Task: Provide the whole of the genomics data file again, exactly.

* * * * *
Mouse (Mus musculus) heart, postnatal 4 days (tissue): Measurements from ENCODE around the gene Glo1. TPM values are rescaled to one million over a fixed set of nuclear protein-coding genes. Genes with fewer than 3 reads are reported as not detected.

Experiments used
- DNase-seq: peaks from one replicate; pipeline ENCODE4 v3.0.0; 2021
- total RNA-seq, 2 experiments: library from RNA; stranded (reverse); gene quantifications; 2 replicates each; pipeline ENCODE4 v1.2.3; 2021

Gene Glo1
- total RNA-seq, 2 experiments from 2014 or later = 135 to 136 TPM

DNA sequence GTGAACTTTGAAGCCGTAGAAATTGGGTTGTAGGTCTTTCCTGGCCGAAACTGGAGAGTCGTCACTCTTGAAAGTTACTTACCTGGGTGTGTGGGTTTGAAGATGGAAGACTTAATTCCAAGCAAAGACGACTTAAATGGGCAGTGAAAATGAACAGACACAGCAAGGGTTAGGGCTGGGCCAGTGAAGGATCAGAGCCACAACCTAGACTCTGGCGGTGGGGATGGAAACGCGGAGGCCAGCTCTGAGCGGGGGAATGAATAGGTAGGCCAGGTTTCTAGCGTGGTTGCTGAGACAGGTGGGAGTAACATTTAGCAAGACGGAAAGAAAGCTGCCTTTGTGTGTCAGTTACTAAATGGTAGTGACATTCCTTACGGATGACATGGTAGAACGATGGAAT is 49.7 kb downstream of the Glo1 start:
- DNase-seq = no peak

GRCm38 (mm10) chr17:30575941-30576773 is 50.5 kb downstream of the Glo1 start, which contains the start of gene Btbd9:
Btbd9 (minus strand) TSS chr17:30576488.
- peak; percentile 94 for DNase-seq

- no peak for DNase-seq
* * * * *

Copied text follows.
Mouse (Mus musculus) heart, postnatal 4 days (tissue): Measurements from ENCODE around the gene Glo1. TPM values are rescaled to one million over a fixed set of nuclear protein-coding genes. Genes with fewer than 3 reads are reported as not detected.

Experiments used
- DNase-seq: peaks from one replicate; pipeline ENCODE4 v3.0.0; 2021
- total RNA-seq, 2 experiments: library from RNA; stranded (reverse); gene quantifications; 2 replicates each; pipeline ENCODE4 v1.2.3; 2021

Gene Glo1
- total RNA-seq, 2 experiments from 2014 or later = 135 to 136 TPM

DNA sequence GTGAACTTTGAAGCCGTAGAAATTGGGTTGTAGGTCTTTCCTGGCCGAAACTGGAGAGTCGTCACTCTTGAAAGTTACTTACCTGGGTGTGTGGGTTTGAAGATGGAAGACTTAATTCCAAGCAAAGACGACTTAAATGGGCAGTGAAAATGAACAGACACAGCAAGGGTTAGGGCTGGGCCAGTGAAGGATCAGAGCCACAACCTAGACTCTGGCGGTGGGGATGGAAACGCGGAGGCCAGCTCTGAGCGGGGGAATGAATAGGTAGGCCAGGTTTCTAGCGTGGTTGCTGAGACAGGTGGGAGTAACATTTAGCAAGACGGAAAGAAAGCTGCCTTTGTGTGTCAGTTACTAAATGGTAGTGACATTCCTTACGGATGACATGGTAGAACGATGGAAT is 49.7 kb downstream of the Glo1 start:
- DNase-seq = no peak

GRCm38 (mm10) chr17:30575941-30576773 is 50.5 kb downstream of the Glo1 start, which contains the start of gene Btbd9:
Btbd9 (minus strand) TSS chr17:30576488.
- peak; percentile 94 for DNase-seq

- no peak for DNase-seq